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Russia-Ukraine tensions: the sanctions landscape and emerging developments

14 February 2022

The international sanctions landscape is constantly shifting in response to geopolitical events.  Here, we provide a high level overview of the sanctions landscape pertaining to Russia and a summary of possible anticipated changes to the existing restrictions.

As fears of an invasion of Ukraine by Russia mount, it is looking increasingly likely that new packages of sanctions against Russia will be introduced by the UK, EU and US.

Existing sanctions

Russia is already the subject of sanctions regimes imposed by the UK, EU and US in reaction to the destabilisation of Ukraine and the annexation of Crimea. The regimes are notoriously complex and difficult to navigate.

Broadly, the sanctions consist of the following:

  • Sanctions against named individuals and entities (e.g. oligarchs, financial institutions, other Russian entities), including asset freezes and travel bans;
  • So-called 'sectoral' sanctions, i.e. restrictions on specific types of dealings, relating mainly to the financial, energy and defence sectors;
  • Restrictions on trade, such as the export to Russia of technology needed for oil exploration; and
  • Bans on trade with and investment in Crimea.

There are presently differences between the three regimes. Although the EU and US regimes were initially relatively aligned, the US has gradually extended the scope of its sanctions against Russia since they were first implemented in 2014. The EU regime used to be applicable in the UK through EU law. However, since the UK's withdrawal from the EU, the UK has had the ability to implement its own sanctions without EU Member State agreement. The UK's sanctions against Russia currently broadly mirror the EU regime, albeit with some differences. The result is three separate regimes, with differences and scope for further divergence.

Attitudes to enforcement can vary in response to changes in foreign policy and/or global events. Regardless of how the implementation of fresh sanctions unfolds, we are likely to see the relevant authorities (OFAC, OFSI etc.) adopt a more hostile and aggressive enforcement stance.

Future changes

There is presently a great deal of uncertainty surrounding the future of sanctions against Russia. First of all, there is a timing question. It is unclear when any new sanctions will be implemented, i.e. what will the 'trigger event' event be? New sanctions are unlikely to be implemented on a pre-emptive basis, and will likely require Russia to take an aggressive step. If, as is anticipated, new sanctions are imposed on a multilateral basis, there will need to be consensus between the UK, EU and US as to precisely what action by Russia will trigger the implementation of new sanctions.

Secondly, the extent to which the UK, EU and US regimes will be aligned with one another is unclear. Although there is expected to be a degree of coordination between the three regimes, some disagreement is not unlikely. For instance, certain EU Member States rely heavily on Russian gas, which is expected to influence the measures which the EU is willing to agree to.

Finally, and most importantly, there also remains a great degree of speculation as to what future sanctions will look like. Perhaps unsurprisingly, the new sanctions have not yet been unveiled. Possible restrictions include:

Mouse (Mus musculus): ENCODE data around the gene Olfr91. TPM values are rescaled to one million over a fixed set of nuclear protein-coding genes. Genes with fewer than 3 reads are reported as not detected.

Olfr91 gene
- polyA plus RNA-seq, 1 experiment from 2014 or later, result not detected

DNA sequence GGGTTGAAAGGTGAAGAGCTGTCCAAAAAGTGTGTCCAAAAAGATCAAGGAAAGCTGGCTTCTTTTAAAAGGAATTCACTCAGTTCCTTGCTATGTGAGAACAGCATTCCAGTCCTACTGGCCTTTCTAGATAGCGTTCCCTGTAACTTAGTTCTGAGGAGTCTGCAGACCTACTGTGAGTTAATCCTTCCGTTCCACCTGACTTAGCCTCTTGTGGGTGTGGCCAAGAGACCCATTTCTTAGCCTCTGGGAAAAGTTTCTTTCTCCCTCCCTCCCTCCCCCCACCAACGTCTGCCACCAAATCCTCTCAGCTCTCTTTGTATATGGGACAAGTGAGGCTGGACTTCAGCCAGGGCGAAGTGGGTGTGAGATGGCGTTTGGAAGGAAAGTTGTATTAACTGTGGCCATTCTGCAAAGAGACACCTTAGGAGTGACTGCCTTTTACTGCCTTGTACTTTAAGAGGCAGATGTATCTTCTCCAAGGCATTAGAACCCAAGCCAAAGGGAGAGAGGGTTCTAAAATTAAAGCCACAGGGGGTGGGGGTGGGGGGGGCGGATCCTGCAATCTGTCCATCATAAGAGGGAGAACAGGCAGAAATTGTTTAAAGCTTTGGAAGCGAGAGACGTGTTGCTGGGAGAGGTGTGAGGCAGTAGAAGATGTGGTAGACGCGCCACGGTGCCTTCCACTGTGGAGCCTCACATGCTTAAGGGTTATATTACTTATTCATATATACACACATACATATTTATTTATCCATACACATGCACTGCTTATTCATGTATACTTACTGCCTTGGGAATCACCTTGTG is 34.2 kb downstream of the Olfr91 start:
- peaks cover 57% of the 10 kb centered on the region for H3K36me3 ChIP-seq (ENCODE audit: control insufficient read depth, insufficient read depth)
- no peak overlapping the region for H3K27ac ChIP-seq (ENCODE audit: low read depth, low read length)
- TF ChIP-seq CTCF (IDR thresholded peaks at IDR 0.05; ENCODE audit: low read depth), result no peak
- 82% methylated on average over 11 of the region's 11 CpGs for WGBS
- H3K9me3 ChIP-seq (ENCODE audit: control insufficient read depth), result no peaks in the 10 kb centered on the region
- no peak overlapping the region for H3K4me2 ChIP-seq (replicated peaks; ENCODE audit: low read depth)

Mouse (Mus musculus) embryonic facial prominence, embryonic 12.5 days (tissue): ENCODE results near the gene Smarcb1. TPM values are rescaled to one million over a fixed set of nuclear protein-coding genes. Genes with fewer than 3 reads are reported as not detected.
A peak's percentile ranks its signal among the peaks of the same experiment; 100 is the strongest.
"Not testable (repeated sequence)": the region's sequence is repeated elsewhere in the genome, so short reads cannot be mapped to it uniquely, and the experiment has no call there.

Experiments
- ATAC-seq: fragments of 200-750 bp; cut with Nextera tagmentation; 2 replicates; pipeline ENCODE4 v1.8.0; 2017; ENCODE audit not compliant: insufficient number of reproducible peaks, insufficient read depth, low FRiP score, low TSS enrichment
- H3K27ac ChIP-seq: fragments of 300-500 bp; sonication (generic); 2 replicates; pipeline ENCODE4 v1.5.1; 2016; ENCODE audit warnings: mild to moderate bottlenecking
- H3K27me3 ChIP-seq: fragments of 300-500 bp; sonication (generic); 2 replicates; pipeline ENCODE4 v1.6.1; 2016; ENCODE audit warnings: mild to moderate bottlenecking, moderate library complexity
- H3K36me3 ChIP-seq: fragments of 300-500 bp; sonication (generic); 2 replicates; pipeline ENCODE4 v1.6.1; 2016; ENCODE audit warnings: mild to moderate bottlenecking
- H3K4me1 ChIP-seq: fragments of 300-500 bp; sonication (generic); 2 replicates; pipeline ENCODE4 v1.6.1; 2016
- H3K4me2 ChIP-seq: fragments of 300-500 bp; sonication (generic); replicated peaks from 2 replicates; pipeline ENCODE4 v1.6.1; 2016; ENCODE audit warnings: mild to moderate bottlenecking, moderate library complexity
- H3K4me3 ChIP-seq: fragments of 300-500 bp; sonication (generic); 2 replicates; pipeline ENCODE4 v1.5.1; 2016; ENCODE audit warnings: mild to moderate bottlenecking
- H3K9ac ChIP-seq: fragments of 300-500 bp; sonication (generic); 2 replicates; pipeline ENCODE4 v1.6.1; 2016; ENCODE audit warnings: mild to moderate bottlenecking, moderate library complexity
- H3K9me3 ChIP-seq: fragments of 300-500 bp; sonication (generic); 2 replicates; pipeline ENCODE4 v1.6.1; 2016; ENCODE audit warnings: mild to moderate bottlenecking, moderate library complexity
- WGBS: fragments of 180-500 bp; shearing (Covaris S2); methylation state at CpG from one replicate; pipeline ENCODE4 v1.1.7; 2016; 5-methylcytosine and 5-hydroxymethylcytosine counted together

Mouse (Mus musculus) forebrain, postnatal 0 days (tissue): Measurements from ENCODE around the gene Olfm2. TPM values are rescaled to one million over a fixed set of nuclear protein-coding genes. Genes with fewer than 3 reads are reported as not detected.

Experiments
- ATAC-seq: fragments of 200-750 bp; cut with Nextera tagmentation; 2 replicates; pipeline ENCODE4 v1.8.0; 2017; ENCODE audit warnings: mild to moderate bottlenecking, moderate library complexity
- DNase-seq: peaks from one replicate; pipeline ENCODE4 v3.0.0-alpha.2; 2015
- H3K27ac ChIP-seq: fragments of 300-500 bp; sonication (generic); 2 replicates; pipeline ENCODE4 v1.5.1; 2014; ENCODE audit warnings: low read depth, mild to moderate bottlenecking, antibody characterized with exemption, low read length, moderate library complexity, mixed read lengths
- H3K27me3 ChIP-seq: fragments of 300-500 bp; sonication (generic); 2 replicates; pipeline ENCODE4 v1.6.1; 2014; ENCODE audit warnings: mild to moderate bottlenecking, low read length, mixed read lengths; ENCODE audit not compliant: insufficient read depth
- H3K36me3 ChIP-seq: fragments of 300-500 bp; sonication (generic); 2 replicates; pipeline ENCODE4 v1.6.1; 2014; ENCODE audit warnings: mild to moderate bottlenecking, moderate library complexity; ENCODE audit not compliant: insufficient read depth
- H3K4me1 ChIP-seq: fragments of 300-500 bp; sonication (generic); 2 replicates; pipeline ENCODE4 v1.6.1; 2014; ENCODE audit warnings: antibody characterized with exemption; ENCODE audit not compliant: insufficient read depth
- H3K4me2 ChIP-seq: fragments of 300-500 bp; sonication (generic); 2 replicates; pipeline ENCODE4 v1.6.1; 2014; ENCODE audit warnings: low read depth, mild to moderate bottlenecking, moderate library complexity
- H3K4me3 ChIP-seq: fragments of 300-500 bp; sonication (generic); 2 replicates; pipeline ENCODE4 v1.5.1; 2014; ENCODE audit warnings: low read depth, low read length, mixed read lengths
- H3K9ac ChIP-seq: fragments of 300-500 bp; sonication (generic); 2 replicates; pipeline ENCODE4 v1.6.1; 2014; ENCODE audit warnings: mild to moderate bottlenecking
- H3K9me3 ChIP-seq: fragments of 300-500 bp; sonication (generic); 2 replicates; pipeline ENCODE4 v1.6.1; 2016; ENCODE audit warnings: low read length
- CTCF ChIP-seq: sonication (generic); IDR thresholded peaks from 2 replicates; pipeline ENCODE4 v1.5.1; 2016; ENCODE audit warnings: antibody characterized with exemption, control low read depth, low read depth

• Additional blacklisting of individuals and entities: future restrictions are likely to include toughening the existing sanctions against several Russian individuals and organisations, including the imposition of additional "asset blocking". The US could add further Russian individuals and entities (including major state-owned Russian companies) to its Specially Designated Nationals ("SDN") List, and the same for the UK and EU's lists. These sanctions could apply broadly and include those who materially assist or provide support for, or provide goods and services to, sanctioned persons.
  • Sovereign debt: we may see the targeting of sovereign debt, including secondary market transactions, and/or a widening of the list of entities that the current restrictions apply to. More sweeping financial restrictions could be implemented, prohibiting entities from dealing in Russian sovereign debt or debt / equity issued by state-owned entities.
  • Export controls: additional sanctions may include a ban on exporting a wider range of goods (e.g. high technology goods) into Russia, and/or licences may need to be approved for the export of a wider range of goods. 
  • Energy restrictions: Russia relies on global gas and oil exports. We may see the prohibition of the purchase of oil from major Russian energy giants such as Gazprom or Rosneft. Any sanctions package could include abandoning the operation of the Nord Stream 2 pipeline between Russia and Germany.
  • SWIFT: other financial restrictions could be imposed, such as excluding Russia from the SWIFT international payment system. Although this presently appears unlikely, it has been threatened before and was implemented against Iran in 2012. For Russian banks, activity with global banks would be significantly curtailed. This may lead to the termination of international transactions, trigger currency volatility and could cause significant capital outflows. It would also impact wind down activities and the ability for counterparties to exchange messages.

Sanctions law is a fast-moving and complex area. The issues discussed in this article are likely to have a bearing on all international businesses who deal with Russia, even if only peripherally. Maintaining a close ongoing review of matters as they develop is therefore strongly advisable.

Please contact Jonathan Moss, Partner and Head of Marine and Trade, and Emma Smith, Associate, with any queries relating to this rapidly developing and complex area.

Further Reading